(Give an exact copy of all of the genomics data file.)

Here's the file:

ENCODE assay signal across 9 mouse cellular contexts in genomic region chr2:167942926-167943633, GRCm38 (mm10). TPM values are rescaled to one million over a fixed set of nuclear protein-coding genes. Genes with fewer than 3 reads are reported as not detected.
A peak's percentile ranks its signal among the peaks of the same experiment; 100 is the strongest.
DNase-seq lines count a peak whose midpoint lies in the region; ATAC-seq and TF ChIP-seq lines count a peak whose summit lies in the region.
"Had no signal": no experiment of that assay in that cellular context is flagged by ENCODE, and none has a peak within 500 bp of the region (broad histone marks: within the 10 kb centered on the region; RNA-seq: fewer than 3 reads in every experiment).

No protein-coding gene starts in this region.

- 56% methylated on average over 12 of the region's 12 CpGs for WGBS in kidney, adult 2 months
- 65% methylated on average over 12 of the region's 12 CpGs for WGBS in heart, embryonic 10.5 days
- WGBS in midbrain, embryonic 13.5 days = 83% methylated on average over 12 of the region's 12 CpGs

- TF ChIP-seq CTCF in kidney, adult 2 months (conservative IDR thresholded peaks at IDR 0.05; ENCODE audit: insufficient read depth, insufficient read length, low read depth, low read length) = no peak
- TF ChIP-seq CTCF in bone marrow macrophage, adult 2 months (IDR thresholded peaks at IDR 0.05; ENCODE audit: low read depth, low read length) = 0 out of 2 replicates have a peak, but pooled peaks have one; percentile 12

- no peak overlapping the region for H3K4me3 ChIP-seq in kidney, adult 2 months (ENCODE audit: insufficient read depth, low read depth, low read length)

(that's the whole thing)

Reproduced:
ENCODE assay signal across 9 mouse cellular contexts in genomic region chr2:167942926-167943633, GRCm38 (mm10). TPM values are rescaled to one million over a fixed set of nuclear protein-coding genes. Genes with fewer than 3 reads are reported as not detected.
A peak's percentile ranks its signal among the peaks of the same experiment; 100 is the strongest.
DNase-seq lines count a peak whose midpoint lies in the region; ATAC-seq and TF ChIP-seq lines count a peak whose summit lies in the region.
"Had no signal": no experiment of that assay in that cellular context is flagged by ENCODE, and none has a peak within 500 bp of the region (broad histone marks: within the 10 kb centered on the region; RNA-seq: fewer than 3 reads in every experiment).

No protein-coding gene starts in this region.

- 56% methylated on average over 12 of the region's 12 CpGs for WGBS in kidney, adult 2 months
- 65% methylated on average over 12 of the region's 12 CpGs for WGBS in heart, embryonic 10.5 days
- WGBS in midbrain, embryonic 13.5 days = 83% methylated on average over 12 of the region's 12 CpGs

- TF ChIP-seq CTCF in kidney, adult 2 months (conservative IDR thresholded peaks at IDR 0.05; ENCODE audit: insufficient read depth, insufficient read length, low read depth, low read length) = no peak
- TF ChIP-seq CTCF in bone marrow macrophage, adult 2 months (IDR thresholded peaks at IDR 0.05; ENCODE audit: low read depth, low read length) = 0 out of 2 replicates have a peak, but pooled peaks have one; percentile 12

- no peak overlapping the region for H3K4me3 ChIP-seq in kidney, adult 2 months (ENCODE audit: insufficient read depth, low read depth, low read length)